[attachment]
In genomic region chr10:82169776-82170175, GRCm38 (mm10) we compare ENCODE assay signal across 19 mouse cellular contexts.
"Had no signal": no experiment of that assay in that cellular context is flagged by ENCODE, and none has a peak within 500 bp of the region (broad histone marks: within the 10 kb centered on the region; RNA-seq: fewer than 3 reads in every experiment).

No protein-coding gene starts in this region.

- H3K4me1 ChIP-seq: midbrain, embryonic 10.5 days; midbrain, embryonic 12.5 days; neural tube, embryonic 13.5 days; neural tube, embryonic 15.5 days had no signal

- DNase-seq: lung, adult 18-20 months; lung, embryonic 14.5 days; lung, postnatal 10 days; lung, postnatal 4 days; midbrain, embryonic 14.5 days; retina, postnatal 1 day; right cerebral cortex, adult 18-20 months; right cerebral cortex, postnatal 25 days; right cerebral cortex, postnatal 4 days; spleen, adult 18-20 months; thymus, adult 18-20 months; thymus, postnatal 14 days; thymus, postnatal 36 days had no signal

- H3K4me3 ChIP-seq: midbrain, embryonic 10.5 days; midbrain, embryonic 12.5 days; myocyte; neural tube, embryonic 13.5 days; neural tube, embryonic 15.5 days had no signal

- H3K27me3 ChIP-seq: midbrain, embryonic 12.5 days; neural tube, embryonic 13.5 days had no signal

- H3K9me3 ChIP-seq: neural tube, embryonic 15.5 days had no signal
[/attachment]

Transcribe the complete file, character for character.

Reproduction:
In genomic region chr10:82169776-82170175, GRCm38 (mm10) we compare ENCODE assay signal across 19 mouse cellular contexts.
"Had no signal": no experiment of that assay in that cellular context is flagged by ENCODE, and none has a peak within 500 bp of the region (broad histone marks: within the 10 kb centered on the region; RNA-seq: fewer than 3 reads in every experiment).

No protein-coding gene starts in this region.

- H3K4me1 ChIP-seq: midbrain, embryonic 10.5 days; midbrain, embryonic 12.5 days; neural tube, embryonic 13.5 days; neural tube, embryonic 15.5 days had no signal

- DNase-seq: lung, adult 18-20 months; lung, embryonic 14.5 days; lung, postnatal 10 days; lung, postnatal 4 days; midbrain, embryonic 14.5 days; retina, postnatal 1 day; right cerebral cortex, adult 18-20 months; right cerebral cortex, postnatal 25 days; right cerebral cortex, postnatal 4 days; spleen, adult 18-20 months; thymus, adult 18-20 months; thymus, postnatal 14 days; thymus, postnatal 36 days had no signal

- H3K4me3 ChIP-seq: midbrain, embryonic 10.5 days; midbrain, embryonic 12.5 days; myocyte; neural tube, embryonic 13.5 days; neural tube, embryonic 15.5 days had no signal

- H3K27me3 ChIP-seq: midbrain, embryonic 12.5 days; neural tube, embryonic 13.5 days had no signal

- H3K9me3 ChIP-seq: neural tube, embryonic 15.5 days had no signal